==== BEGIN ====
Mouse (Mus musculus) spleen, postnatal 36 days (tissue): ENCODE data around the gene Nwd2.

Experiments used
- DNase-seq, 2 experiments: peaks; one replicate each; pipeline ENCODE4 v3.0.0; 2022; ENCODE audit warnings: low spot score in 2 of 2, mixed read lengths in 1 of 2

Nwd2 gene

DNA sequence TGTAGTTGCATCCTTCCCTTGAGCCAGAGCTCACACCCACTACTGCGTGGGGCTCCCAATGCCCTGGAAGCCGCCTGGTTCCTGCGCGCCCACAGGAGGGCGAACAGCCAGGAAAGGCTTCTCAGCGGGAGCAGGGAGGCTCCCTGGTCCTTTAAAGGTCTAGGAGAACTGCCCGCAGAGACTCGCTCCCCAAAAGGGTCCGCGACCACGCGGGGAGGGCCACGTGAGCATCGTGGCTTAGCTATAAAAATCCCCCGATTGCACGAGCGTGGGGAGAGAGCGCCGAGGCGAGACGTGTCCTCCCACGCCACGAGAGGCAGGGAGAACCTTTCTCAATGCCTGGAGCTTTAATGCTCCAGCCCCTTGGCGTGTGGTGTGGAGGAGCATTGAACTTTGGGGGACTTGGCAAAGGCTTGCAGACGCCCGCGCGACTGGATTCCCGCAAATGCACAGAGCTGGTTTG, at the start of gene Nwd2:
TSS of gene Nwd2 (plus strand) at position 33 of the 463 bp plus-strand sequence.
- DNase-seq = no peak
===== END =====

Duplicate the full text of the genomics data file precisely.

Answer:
Mouse (Mus musculus) spleen, postnatal 36 days (tissue): ENCODE data around the gene Nwd2.

Experiments used
- DNase-seq, 2 experiments: peaks; one replicate each; pipeline ENCODE4 v3.0.0; 2022; ENCODE audit warnings: low spot score in 2 of 2, mixed read lengths in 1 of 2

Nwd2 gene

DNA sequence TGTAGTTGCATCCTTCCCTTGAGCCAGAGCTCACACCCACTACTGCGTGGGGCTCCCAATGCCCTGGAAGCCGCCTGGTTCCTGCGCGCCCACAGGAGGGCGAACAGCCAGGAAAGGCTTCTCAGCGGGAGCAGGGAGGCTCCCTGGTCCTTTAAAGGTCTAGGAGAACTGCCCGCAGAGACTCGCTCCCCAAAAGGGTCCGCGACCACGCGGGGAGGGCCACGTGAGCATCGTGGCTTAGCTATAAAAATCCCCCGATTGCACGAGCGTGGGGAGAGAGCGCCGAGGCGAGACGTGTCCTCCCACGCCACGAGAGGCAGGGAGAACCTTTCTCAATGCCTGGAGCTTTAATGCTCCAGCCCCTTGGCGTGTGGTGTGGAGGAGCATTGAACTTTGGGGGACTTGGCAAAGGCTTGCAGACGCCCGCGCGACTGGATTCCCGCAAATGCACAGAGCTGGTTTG, at the start of gene Nwd2:
TSS of gene Nwd2 (plus strand) at position 33 of the 463 bp plus-strand sequence.
- DNase-seq = no peak